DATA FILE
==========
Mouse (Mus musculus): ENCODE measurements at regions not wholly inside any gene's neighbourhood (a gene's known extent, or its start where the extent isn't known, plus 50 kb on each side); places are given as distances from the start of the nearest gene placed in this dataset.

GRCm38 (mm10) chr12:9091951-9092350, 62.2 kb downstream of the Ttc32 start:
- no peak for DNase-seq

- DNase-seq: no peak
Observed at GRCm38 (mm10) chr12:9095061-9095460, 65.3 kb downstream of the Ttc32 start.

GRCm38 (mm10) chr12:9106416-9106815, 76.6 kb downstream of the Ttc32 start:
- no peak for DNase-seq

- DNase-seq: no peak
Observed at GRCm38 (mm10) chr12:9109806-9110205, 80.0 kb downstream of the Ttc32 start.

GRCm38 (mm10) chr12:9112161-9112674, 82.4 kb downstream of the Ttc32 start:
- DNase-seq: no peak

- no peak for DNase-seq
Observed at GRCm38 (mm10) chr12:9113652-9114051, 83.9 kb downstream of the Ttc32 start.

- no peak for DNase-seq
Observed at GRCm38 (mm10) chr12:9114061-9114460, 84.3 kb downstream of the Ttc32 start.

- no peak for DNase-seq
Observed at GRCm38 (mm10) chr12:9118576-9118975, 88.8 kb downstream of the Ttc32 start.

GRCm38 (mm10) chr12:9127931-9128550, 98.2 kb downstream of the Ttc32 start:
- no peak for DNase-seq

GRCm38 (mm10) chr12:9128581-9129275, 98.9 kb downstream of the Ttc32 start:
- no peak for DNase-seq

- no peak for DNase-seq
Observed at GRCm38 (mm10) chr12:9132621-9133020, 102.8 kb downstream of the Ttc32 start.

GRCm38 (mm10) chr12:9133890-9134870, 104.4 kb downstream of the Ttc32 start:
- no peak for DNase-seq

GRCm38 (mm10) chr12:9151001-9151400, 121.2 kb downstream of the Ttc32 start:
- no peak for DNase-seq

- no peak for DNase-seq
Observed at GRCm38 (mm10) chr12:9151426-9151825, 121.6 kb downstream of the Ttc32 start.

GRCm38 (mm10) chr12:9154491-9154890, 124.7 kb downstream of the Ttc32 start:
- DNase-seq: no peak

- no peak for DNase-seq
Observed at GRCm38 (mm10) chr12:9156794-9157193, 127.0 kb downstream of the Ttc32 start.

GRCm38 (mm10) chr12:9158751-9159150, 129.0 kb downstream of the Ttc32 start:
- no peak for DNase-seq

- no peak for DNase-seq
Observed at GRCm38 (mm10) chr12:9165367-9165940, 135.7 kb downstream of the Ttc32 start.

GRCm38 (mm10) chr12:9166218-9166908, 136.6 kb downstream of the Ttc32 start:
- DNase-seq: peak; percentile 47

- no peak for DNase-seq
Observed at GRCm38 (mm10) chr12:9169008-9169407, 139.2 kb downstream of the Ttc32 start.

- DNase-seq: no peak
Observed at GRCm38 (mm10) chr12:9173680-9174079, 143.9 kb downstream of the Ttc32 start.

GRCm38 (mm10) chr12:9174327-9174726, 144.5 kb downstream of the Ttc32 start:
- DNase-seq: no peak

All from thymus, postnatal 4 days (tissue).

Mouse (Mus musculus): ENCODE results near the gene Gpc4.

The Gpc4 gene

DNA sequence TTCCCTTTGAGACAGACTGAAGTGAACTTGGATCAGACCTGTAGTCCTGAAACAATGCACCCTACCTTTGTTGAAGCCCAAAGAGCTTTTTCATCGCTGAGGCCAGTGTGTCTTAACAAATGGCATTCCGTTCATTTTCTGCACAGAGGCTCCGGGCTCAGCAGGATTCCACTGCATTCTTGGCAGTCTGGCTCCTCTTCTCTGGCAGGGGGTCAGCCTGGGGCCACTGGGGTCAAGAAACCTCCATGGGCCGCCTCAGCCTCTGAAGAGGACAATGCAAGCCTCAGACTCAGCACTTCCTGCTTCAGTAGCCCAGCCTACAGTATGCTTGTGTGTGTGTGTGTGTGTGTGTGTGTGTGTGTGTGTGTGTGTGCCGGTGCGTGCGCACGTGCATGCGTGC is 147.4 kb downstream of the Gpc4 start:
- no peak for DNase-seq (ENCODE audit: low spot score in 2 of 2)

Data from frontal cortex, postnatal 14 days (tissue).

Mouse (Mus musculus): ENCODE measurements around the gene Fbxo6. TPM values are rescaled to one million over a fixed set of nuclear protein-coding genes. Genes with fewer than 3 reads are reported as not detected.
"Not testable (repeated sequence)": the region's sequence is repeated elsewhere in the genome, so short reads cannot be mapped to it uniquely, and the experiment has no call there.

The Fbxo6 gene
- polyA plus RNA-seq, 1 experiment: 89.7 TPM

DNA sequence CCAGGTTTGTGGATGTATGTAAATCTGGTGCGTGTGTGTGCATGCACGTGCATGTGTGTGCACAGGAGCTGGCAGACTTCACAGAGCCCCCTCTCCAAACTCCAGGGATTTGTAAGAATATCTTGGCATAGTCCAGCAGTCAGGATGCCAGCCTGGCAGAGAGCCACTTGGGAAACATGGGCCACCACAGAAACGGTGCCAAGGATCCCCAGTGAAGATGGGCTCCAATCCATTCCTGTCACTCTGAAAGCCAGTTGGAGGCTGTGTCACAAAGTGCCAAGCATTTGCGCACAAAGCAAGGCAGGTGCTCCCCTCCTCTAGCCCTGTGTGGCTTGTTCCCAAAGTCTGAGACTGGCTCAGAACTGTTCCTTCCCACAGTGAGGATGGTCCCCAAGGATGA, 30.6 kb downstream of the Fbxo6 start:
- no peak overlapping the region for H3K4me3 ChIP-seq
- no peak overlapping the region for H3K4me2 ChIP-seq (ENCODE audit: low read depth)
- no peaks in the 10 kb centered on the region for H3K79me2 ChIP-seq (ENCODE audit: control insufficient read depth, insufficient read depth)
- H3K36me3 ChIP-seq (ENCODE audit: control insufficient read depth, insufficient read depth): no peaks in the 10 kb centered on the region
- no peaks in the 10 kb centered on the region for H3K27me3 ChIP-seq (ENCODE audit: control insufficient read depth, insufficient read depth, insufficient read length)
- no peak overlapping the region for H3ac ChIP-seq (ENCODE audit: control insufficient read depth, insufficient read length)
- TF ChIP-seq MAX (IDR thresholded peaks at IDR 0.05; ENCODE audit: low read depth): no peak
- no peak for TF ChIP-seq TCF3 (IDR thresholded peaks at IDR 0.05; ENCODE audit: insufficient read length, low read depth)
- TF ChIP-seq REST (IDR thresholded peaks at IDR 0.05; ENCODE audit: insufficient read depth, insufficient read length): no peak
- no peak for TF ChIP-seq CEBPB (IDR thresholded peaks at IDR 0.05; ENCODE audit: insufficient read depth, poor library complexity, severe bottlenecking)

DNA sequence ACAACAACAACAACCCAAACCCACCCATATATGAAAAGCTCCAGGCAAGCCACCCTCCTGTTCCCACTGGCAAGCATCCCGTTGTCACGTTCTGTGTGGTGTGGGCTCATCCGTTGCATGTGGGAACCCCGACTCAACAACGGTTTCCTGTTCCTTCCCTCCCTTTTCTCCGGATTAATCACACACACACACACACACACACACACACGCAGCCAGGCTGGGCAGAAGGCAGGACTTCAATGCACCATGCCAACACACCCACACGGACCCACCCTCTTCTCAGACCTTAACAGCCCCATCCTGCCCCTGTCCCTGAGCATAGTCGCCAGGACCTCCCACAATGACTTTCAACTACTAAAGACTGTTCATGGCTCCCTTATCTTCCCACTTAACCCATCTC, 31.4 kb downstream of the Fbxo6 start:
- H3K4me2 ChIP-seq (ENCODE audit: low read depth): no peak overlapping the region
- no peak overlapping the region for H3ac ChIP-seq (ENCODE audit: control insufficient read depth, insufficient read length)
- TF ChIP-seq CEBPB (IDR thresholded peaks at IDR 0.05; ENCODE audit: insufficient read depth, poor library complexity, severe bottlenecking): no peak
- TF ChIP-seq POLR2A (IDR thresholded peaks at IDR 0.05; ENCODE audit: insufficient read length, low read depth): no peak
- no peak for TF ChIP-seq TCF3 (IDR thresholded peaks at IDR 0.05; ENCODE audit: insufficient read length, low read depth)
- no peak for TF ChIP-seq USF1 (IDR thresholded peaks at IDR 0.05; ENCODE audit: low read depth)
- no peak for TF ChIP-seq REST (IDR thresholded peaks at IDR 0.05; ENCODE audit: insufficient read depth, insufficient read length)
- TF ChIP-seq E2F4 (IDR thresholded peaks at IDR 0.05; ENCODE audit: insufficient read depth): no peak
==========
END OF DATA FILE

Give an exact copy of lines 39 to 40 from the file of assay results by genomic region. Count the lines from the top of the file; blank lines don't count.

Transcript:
- DNase-seq: peak; percentile 47

- no peak for DNase-seq